Sex vs ‘Making Love’ vs F*cking: What TF is the Difference?
Last night, I finished watching Fleabag. And of all the marvelous things in the show, the one line that struck me most poignantly was when she says — “All he wants to do is make love. I wish he’d just fuck me!”
There you go! The ultimate underestimated conundrum of human relationships.
You’d come across this ‘comparison’ quite often in young adult literature and pop culture. And even without them, haven’t most of us quietly mulled over this ourselves? Haven’t some of us made up our minds, about how ‘fucking’ is dirty and beneath all things good, while ‘making love’ is the ultimate golden dream? Or how the former is the cherry on top of an otherwise crap cake of a life, while the latter is for ‘sissies’ and dreamers?
Or are you one of those who — like when standing at a confectionery shop trying to decide what dessert to eat while staring off into the glass freezer packed too many sweet choices — is not quite sure which one would be better? (Or you’re simply to shy too admit that you wonder?)
In isolation, they are well defined. ‘Fucking’, essentially, is sex without love. It’s all physical and stripped of inhibitions and often — but not always — of attachment. Fucking consists of those 'forbidden' things you’d be/do/say only behind closed doors; experimenting with how much carnal you could be without breaking the law (FYI, beyond that is rape, period).
‘Making love’, as far as the widely accepted notion goes, is exactly that — making, or creating, ‘love’ by undressing yourself literally and metaphorically before someone you feel deeply in love with. By letting them inside you — again, literally and psychologically — where the world is not welcome. It’s supposed to be the ultimate show of trust, of vulnerability. Of love, so to speak.
A simpler line of difference would be: fucking is meant to be rough, love-making is gentle.
Picture perfect so far? Good. Now here’s where ‘making love’ starts getting tricky.
This feeling of love is supposed to elevate the two people (yes, two; more than that means you’re fucking) involved above their utter physical needs. The imperfect bodies, the halfway orgasms — none of that is ideally supposed to matter. Or are they supposed to be ignored? Or accepted, because you love this person for who they are? But even if that’s tossed aside — like lingerie would be while fucking — where does the weird noises and smells fit in when ‘making love’? And what about the leg cramps, or when you slip and fall off, or when the position that looked so good for John and Bipasha actually start to pull your muscles or choke you?
“You communicate,” my happily married friend tells me. You laugh it off, or apologise, or massage it away for the other person. Or just cuddle and go to sleep — something you’re allowed to do when fucking.
But what if the ‘love’ is not that old and weathered, like it would be in a marriage or a long-term relationship? What if its new and you’re still learning to be comfortable around each other — still keeping the tap running in the toilet while you pee so that the other person doesn’t hear it, or fart only when they’re out of hearing/smelling range?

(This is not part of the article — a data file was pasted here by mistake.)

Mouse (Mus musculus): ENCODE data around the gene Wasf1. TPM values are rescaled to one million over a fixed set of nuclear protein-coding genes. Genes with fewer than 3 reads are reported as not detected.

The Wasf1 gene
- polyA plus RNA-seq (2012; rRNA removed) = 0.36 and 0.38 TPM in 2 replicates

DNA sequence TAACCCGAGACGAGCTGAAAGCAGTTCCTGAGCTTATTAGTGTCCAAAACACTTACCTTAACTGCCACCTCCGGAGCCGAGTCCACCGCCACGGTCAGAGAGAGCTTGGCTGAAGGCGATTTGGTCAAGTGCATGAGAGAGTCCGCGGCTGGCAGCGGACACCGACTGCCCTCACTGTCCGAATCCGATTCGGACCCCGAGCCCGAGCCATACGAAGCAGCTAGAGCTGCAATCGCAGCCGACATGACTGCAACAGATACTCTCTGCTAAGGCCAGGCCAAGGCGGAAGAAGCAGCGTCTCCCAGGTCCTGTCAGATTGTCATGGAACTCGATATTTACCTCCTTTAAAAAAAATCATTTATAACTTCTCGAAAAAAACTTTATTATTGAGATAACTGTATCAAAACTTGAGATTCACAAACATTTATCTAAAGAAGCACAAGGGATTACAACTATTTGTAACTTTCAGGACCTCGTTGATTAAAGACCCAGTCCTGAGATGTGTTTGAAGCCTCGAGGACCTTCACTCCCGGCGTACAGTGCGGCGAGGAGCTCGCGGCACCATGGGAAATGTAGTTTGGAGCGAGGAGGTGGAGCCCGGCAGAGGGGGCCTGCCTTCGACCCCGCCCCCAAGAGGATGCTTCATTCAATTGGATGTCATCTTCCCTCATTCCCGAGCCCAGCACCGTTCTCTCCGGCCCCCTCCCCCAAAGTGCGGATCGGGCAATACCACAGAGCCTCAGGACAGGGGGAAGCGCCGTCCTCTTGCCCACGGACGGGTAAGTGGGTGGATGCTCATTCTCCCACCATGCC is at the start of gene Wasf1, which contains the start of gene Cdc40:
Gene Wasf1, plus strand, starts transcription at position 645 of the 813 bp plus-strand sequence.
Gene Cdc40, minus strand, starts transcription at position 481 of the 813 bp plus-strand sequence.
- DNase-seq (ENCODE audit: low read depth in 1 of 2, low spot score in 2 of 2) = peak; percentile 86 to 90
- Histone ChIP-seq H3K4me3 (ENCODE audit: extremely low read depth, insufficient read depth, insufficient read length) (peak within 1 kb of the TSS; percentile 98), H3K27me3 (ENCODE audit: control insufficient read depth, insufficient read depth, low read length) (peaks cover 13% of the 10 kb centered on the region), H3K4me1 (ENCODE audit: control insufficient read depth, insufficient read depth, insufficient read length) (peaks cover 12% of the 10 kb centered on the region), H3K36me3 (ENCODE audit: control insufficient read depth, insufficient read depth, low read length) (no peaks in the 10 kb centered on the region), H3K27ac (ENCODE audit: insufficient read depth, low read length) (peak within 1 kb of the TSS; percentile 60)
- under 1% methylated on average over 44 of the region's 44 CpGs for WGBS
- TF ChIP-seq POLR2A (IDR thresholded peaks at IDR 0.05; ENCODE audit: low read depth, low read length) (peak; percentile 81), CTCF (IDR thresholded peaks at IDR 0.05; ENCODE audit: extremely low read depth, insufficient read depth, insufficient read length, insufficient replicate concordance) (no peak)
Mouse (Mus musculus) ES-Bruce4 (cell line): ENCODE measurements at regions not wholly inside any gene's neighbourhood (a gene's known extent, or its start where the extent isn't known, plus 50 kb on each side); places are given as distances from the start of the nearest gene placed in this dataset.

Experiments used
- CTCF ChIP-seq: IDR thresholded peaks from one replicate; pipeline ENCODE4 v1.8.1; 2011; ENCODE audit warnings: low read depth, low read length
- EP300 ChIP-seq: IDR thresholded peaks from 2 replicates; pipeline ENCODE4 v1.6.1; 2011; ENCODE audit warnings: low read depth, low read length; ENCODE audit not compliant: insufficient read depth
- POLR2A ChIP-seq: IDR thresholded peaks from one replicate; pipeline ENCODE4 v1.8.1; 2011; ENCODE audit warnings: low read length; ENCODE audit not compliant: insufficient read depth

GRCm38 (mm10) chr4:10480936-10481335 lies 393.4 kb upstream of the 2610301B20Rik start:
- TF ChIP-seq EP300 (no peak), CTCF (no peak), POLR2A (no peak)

How does ‘making love’ fit into sex when the love is still too young and the hopes are still too high?
We learn to look at sex as a thing of fairy tale quotient from a young age, thanks to the lack of proper sex education (thank you, schools and parents!). Until porn comes into the picture, all we have are romance novels and movies, and they put up a show where there's candlelight, music, effortless lifting and carrying, white bed sheets covering the naughty bits all the time; the woman moaning aloud and ultimately climaxing into tears (the single tear that the guy then brushes off gently).
But in reality, the bed creaks, the skin sweats and the bodies, as driven with passion as they might be, tire before the tear or even the moan comes.
And here's another irony: lovers don't always make love. Sometimes, they fuck.
So, what’s left of making love then? Maybe it is not that much different from fucking after all, except for what you’re choosing to acknowledge: the carnal instincts or the love. And the part about being rough or gentle.
Or is it?
Almost, but not quite.
The difference, says my friend married for 11 years, lies not in the sex, but in what happens after you’re done. What you’re left feeling after the show’s over.
When you fuck, there is an array of other scenarios that can play out after you’re done. Both positive and negative. You could scoot, or sleep in. You could lay in peace, disheveled and spent, but content. Unlike how ‘puritans’ paint it, fucking does not always have to end in isolation or numbness. There's a sense of liberty here that you don't get elsewhere.
But sometimes, the other person rolls over and is snoring in minutes. And you’re left to stare off at the ceiling, alone with your thoughts. Most likely in the dark and pin-drop silence. Contemplating a getaway, or massaging that chafed muscle? Or maybe, just maybe — hypothetically, even — you find yourself grappling with this anxiety, this displaced sense of rejection and abandonment, while the snores gurgle into the night...
'See, there's the difference between the two!' my friend pipes in — when you're making love, when it's over, a lot of things can happen. But feeling abandoned is never one of them.
Everything else is the same.